All Shall Be Well

 

“On that day you will realize that I am in my Father, and you are in me, and I am in you.”
—John 14:20

“And all shall be well!”
—Julian of Norwich

That is Easter. This is the journey of Lent: For 46 days we move through the shadows of our life so the light of Christ that opened a tomb will open our eyes to the realization that we are alive in Jesus, and thus in God, and in each other, and that all is truly well.

All Shall Be Well is an anthology of profound, personal reflections from cherished writers meant to nurture us and lift us up every day of the Lenten season and beyond.

The stories, images and insights are like candles to light our Lenten path. They begin with words by T.S. Eliot on the journey we start on Ash Wednesday, and they end with a poem by Gerard Manley Hopkins on Easter’s great wonder:

In a flash, at a trumpet crash,
I am all at once what Christ is, since he was what I am, and
Thís Jack, joke, poor potsherd, patch, matchwood,
immortal diamond,
Is immortal diamond.
In the pages in between, Paul Raushenbush shares why he loves Lent, Ernesto Cardenal guides us through the temptations in the wilderness, Phyllis Tickle celebrates “the luminous beauty that breaks out in spring,” Henri Nouwen turns us on to the joy of selflessness, Julia Alvarez takes us with Jesus on his way to the cross, Dorothy Day shows us why love is the measure, Leonardo Boff shows us how in pardoning we are pardoned, John Updike guarantees us that Jesus’ resurrection happened the way the Bible says it did, and 44 other poets, novelists and essayists break open the spiritual meanings of Lent and Easter with stories, epiphanies and other surprises.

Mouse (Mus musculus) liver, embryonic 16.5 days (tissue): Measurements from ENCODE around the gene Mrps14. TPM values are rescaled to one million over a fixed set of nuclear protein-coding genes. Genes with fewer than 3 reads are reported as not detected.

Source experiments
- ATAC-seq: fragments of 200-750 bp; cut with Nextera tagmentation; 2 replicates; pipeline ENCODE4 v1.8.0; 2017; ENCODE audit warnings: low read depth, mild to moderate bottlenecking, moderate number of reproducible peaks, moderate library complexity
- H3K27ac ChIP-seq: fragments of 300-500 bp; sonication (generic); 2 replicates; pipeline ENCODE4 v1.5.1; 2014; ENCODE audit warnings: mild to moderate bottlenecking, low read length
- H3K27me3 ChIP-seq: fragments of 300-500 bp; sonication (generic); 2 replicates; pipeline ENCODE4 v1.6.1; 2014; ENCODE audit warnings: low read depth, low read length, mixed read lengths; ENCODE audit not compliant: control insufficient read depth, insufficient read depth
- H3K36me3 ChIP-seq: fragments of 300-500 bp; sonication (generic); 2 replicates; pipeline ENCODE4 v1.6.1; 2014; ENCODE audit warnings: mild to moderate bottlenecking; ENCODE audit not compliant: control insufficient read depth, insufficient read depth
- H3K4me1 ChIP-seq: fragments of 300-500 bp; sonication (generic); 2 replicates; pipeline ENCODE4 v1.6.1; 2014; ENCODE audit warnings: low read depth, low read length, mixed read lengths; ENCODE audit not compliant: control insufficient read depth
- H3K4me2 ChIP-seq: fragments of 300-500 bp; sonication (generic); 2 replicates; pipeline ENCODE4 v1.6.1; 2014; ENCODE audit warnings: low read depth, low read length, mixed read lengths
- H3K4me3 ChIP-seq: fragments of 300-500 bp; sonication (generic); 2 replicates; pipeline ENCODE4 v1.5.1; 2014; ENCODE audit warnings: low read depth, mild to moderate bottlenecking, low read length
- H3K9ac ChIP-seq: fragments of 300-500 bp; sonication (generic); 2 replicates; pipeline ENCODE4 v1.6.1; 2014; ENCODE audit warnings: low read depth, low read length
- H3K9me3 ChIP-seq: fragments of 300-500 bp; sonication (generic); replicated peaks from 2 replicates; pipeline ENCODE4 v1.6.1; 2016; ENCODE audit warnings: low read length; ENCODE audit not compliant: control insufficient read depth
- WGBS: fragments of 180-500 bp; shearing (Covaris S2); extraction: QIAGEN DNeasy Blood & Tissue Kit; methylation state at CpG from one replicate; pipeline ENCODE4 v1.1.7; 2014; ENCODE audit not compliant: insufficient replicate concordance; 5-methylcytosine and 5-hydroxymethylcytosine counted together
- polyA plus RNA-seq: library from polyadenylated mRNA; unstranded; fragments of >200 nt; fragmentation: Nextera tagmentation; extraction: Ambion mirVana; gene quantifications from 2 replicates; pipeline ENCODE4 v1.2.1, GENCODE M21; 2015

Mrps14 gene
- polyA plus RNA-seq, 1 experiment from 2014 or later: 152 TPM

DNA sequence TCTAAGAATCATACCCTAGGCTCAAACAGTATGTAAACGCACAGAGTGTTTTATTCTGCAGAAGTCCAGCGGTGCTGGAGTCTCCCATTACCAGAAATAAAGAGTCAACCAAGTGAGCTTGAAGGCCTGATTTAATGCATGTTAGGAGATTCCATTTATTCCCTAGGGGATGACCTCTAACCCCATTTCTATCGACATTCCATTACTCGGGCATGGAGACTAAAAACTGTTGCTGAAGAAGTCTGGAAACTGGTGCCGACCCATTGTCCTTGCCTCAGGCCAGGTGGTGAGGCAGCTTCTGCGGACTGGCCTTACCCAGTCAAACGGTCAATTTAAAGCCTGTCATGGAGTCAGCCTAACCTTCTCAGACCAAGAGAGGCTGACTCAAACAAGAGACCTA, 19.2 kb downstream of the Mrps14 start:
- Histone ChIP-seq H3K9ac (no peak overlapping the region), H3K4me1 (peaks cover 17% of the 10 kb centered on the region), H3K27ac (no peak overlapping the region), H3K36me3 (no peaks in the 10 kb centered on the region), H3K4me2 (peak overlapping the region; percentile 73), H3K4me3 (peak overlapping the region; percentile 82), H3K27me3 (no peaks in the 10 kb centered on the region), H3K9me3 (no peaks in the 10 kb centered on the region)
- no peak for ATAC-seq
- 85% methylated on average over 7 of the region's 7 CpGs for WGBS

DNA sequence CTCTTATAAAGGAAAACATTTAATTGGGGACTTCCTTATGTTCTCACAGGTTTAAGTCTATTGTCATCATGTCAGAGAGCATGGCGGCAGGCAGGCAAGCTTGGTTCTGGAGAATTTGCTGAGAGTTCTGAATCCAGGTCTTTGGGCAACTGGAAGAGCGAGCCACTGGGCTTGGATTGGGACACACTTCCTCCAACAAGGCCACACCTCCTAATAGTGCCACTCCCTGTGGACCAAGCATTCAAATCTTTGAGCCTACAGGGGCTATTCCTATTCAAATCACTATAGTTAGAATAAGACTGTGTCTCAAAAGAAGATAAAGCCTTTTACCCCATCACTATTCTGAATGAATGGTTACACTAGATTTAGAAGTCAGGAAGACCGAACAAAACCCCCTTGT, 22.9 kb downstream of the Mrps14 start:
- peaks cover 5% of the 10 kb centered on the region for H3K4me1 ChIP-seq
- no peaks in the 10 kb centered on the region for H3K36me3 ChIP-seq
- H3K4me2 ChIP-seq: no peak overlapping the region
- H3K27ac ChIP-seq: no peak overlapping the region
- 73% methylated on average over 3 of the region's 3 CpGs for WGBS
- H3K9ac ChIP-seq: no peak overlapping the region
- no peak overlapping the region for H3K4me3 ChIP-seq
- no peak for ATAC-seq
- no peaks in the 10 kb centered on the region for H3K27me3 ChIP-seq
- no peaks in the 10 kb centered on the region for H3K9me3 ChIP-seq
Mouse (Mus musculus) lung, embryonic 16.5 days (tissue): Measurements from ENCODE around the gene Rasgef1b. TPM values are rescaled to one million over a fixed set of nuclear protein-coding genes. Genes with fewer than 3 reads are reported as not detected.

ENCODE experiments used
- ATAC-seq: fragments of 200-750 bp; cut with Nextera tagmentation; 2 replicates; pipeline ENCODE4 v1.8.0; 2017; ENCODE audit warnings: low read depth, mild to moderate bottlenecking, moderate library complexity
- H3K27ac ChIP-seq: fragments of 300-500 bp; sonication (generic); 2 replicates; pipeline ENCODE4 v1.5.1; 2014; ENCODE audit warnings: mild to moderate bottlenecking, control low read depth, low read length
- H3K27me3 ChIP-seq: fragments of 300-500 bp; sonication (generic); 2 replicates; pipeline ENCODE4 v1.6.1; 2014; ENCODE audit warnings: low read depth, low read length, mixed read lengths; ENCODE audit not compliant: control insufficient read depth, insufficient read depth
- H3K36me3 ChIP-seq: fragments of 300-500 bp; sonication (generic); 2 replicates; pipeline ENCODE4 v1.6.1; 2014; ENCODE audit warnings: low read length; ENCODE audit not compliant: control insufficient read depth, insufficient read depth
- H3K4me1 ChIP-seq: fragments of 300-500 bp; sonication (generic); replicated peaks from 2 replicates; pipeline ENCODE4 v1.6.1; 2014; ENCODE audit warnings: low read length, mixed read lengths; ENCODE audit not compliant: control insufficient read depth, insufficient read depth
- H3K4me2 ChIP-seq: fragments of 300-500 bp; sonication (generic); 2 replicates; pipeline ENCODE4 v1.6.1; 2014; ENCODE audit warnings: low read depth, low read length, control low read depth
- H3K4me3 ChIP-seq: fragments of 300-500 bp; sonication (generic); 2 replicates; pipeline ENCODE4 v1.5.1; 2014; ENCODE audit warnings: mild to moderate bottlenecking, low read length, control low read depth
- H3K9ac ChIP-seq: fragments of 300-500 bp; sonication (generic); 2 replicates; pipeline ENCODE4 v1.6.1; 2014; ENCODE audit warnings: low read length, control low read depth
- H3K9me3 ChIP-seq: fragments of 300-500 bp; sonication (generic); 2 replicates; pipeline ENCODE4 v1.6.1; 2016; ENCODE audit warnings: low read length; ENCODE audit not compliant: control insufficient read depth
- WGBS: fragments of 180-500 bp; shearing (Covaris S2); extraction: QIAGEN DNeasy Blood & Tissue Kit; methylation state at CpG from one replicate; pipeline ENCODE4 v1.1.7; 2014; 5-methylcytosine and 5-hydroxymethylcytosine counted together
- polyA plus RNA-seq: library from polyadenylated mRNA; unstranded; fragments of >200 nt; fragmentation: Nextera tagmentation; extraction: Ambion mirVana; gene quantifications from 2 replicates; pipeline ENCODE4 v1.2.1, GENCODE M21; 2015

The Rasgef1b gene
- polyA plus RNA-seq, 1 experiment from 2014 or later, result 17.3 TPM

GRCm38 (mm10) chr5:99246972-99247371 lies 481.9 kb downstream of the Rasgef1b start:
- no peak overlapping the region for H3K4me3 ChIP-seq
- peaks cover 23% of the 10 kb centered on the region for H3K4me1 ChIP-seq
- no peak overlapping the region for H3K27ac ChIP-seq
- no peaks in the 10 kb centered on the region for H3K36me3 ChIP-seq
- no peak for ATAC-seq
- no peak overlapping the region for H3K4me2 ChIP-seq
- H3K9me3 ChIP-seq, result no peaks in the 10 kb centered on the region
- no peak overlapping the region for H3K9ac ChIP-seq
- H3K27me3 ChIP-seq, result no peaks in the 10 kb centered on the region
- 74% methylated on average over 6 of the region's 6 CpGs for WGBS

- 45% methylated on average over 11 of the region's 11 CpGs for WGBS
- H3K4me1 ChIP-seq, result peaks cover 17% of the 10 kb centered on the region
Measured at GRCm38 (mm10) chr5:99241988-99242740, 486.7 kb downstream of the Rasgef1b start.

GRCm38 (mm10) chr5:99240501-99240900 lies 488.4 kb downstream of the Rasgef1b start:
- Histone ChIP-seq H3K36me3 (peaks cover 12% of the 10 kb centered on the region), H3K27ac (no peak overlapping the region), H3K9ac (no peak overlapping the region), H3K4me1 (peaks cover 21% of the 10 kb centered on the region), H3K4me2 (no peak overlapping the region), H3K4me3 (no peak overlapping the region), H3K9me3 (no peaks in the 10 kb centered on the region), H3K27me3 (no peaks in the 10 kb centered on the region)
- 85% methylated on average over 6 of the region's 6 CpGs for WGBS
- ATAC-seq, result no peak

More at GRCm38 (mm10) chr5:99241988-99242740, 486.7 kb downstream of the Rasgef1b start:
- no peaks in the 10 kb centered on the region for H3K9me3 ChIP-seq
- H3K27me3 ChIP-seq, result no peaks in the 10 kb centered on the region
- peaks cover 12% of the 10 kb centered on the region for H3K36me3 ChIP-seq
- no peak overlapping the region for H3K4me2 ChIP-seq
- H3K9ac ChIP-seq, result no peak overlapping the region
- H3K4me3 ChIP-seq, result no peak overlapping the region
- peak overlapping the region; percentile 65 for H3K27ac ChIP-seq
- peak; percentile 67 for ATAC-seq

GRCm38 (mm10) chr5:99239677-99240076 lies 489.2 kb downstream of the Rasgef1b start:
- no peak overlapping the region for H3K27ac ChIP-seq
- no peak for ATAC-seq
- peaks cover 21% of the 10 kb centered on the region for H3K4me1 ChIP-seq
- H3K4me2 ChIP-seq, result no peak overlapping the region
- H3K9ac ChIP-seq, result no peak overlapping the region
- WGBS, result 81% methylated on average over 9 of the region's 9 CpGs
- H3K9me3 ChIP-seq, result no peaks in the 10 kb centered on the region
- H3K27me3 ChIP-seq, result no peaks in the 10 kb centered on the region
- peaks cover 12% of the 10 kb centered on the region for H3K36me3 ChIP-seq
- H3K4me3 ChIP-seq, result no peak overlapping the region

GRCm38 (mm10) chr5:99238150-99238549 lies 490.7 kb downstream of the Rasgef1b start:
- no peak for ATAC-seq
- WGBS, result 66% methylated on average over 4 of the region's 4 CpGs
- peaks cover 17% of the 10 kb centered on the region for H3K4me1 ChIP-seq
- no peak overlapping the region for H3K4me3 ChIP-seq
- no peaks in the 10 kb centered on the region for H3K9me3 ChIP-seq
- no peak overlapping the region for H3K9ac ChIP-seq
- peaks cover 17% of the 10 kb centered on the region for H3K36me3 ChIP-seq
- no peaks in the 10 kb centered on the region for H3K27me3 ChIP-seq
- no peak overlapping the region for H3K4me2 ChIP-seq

Some of the other writers in the book are Pope Francis, Joyce Rupp, Rob Bell, Carlo Carretto, Ita Ford, James Martin, Mary Oliver, Pope John XXIII, Edwina Gateley, Thomas Merton and many other favorites.

My editorial colleagues James Keane and Doris Goodnough and I decided that the theme of the book would reflect the spirit of Pope Francis, would open readers’ hearts to the mercy of God, and be a positive and joyous experience, not a book of information but of inspiration. We searched for readings that leapt off pages with unexpected beauty and blessings. We hope they will for you, too.

Easter means no matter how blind we have been, through Jesus we still live in God and God in us, and all of us touch each other like sunbeams that are at one with the sun and each other (Acts 17:28). This is the atonement, the at-one-ment that sets us free.

St. Paul said it once and forever:
“I am convinced that nothing can ever separate us from God’s love. Not death, not life, angels or demons, our fears for today or our worries about tomorrow—not even the powers of hell can separate us from God’s love.”
Romans 8:38

What could be more beautiful?

To learn more about this book or to purchase, Please visit OrbisBooks.com

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About the author

Michael Leach

Michael Leach is publisher emeritus of Orbis Books, the publishing arm of the Maryknoll Fathers and Brothers.